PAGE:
The NPR post

As part of my therapy, I’ve been monitoring what I do when I’m anxious or stressed —  the point being to catch myself early and take a breath, relax, etc. Interestingly, a side effect of being more conscious of your actions is that you become more aware of ALL the bat-shit things you do. And I don’t just mean the stuff you’re normally anxious about, like the fact that your teeth are a permanent momento mori (they just sit there in your head and die all day) –No, I mean the weird stuff that happens almost exclusively BECAUSE no one is around to see it.

One of the odd things that has stood out amongst the set of my daily behaviors is what I do when I’m alone in my car. In particular, what I do when “listening” to NPR.  Confession time: I love when people get into my car and hear the radio tuned to NPR. I like to think it makes me appear intellectual, mature, and in-the -know.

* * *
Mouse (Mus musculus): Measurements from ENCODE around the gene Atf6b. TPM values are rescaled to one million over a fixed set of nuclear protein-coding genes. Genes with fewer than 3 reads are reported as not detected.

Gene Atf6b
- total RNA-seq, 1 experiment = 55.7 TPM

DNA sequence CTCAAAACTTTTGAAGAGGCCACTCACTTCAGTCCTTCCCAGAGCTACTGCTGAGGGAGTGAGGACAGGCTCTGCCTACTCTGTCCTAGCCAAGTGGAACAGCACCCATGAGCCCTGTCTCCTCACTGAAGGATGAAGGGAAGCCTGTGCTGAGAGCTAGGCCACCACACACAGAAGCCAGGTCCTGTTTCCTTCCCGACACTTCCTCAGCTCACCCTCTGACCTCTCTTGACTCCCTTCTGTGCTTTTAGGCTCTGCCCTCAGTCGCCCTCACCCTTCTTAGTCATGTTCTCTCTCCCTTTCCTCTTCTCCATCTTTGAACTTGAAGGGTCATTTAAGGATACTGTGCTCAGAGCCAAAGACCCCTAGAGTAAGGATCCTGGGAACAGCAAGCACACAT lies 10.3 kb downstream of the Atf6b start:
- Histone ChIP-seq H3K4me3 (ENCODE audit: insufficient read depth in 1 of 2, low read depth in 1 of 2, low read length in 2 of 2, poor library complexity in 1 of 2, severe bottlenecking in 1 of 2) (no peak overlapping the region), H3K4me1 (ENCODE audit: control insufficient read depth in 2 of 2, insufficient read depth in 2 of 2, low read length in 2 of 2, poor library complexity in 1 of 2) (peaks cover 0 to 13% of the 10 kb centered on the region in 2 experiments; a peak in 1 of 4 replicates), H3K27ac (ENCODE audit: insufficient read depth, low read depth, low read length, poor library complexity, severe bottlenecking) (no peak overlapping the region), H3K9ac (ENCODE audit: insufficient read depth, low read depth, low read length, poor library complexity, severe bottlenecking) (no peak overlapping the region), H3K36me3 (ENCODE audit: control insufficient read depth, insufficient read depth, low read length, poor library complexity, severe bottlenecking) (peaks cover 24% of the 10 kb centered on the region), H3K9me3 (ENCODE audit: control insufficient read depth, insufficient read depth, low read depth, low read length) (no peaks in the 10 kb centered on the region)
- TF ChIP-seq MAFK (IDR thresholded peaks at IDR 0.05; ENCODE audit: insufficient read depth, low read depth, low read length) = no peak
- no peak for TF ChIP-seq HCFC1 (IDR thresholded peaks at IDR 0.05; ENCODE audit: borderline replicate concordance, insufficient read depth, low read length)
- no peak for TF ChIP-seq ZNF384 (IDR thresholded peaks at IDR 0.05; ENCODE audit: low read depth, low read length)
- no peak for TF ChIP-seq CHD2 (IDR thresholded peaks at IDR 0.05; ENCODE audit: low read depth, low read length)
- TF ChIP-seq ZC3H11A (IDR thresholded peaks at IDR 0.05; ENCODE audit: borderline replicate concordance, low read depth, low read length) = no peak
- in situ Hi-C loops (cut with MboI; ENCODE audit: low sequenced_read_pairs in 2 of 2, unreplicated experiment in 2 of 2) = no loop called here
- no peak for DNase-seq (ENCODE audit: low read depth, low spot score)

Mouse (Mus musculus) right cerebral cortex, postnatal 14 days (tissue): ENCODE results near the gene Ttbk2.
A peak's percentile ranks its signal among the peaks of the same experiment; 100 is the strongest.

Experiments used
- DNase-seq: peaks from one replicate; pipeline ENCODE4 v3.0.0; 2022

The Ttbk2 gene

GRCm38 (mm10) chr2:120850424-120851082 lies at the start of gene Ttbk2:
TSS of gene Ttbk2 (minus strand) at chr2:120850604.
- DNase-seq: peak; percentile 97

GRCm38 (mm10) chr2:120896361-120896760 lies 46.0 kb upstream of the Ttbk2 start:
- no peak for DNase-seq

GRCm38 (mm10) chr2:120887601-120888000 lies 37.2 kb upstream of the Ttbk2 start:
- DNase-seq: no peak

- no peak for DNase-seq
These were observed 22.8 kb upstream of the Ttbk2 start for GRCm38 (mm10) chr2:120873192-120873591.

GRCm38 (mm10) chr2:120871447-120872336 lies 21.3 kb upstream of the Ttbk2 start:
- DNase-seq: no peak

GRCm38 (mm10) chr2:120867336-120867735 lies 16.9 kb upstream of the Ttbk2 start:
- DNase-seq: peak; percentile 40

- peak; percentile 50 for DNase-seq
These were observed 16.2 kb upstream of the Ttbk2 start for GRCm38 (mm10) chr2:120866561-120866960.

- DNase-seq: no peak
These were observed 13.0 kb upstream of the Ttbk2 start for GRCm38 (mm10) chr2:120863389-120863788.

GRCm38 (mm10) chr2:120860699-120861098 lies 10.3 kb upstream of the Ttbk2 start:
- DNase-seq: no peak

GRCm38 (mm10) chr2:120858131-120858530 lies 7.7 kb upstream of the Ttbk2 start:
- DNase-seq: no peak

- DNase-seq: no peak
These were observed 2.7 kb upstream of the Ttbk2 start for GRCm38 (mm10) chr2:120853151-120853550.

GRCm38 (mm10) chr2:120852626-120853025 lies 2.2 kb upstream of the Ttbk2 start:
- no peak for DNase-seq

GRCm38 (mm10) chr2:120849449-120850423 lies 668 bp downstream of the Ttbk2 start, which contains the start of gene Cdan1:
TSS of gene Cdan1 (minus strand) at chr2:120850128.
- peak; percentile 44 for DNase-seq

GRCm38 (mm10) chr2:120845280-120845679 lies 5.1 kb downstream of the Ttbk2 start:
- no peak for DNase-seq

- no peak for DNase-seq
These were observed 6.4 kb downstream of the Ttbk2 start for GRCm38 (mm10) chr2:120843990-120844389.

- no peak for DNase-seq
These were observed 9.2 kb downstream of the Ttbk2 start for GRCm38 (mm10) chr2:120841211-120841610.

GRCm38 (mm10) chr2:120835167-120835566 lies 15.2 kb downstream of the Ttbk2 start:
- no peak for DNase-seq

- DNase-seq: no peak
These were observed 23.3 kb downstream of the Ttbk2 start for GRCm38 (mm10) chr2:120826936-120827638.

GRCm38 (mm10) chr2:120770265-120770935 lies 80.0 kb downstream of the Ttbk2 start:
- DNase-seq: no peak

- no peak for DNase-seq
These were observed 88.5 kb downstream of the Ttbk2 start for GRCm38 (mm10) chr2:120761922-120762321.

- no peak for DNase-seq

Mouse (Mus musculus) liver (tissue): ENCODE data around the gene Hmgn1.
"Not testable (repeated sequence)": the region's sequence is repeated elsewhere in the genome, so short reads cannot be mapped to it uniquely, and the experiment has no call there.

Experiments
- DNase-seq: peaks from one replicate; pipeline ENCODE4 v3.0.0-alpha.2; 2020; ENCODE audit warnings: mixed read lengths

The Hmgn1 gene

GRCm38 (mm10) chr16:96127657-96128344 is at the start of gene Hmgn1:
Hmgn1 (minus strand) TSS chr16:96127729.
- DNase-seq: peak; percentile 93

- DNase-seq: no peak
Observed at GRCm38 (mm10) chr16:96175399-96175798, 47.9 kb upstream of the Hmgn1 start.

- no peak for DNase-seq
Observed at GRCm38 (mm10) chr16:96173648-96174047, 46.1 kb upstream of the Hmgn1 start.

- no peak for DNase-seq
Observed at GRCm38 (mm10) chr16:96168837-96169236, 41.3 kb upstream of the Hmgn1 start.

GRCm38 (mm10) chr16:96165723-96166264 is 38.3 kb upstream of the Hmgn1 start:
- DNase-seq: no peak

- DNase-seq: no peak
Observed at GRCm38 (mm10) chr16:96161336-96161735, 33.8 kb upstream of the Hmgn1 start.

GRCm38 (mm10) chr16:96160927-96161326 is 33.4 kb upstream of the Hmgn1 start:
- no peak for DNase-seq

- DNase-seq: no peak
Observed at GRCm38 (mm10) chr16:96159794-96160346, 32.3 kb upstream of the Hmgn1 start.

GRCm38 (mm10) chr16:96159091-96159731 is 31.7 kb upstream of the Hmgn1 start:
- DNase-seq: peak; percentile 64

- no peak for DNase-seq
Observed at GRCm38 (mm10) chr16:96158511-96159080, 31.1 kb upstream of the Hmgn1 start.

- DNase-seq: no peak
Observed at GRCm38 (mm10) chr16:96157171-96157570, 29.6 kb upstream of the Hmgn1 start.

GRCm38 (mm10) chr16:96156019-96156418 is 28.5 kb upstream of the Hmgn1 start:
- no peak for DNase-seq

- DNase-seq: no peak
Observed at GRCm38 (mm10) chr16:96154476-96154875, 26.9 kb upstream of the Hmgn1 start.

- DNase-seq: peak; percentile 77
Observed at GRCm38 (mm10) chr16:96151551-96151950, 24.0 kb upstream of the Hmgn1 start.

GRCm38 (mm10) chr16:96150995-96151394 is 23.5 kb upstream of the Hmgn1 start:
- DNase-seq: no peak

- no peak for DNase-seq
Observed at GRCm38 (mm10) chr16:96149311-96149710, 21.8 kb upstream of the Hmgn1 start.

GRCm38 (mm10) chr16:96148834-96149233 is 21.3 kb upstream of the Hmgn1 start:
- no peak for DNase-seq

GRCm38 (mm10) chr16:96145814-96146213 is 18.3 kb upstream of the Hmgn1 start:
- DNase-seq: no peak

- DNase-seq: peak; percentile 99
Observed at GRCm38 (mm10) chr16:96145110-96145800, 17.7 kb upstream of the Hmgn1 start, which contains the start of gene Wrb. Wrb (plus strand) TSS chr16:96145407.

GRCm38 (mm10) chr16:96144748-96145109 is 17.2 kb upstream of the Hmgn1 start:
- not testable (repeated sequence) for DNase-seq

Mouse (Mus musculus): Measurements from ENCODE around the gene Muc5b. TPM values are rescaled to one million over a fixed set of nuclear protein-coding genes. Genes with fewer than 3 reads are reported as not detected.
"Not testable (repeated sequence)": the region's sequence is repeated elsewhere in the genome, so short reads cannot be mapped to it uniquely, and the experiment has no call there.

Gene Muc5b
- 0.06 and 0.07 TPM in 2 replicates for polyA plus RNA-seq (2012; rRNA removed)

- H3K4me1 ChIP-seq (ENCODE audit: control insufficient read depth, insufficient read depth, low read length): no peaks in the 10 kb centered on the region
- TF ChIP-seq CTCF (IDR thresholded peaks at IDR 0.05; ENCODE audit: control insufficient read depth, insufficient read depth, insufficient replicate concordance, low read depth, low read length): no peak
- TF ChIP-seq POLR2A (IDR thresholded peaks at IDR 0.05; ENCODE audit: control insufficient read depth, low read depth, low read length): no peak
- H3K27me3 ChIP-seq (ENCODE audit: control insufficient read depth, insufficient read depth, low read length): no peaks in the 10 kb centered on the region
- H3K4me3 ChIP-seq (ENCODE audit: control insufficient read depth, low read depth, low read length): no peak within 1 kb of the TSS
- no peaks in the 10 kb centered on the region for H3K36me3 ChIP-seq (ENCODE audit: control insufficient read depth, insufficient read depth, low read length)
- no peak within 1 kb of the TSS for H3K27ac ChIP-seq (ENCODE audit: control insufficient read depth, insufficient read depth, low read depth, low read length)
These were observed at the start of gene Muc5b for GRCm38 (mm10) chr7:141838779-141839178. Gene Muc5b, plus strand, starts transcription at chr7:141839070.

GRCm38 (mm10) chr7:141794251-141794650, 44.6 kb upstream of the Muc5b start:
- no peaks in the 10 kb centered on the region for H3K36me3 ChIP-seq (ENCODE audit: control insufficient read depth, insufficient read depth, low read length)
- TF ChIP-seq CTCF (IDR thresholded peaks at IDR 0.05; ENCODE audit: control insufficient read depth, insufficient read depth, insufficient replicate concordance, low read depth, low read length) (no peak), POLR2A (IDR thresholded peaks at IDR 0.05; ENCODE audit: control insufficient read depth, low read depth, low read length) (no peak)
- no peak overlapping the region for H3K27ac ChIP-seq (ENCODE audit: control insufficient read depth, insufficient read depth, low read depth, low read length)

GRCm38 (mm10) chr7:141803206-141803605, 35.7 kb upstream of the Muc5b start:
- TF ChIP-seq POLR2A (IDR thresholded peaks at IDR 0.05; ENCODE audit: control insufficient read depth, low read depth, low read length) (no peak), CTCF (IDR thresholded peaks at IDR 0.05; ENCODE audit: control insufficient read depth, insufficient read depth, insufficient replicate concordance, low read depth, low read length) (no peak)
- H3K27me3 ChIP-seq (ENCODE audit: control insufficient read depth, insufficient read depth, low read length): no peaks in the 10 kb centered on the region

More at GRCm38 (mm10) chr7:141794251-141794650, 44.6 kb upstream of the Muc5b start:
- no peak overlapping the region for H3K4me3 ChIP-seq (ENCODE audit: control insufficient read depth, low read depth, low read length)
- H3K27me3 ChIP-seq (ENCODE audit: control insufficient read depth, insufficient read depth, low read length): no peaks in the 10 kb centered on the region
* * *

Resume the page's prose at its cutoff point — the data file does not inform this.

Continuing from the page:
But here is the truth: I only play NPR so I can mimic the news correspondents’ accents.

Basically, I repeat EVERYTHING, and absorb next to nothing about the news.

I don’t know if I do this because I like the sound of my own voice, or I like the sound of my own voice pretending it belongs to other people. Regardless, I will probably keep doing it so long as British newsies continue to say “military” like “miltry,” and reporters from places like Senegal annunciate every “T” like they intend to hurt people with it – which is always.

I would like to think that this practice will come in handy someday- you know, when I become a meteorologist for the BBC.

Speaking of NPR, does anyone else think that Steve Inskeep sounds like he is saying “Steven Skeep”? Or is that solely my misconception?

"I say it fast on purpose."


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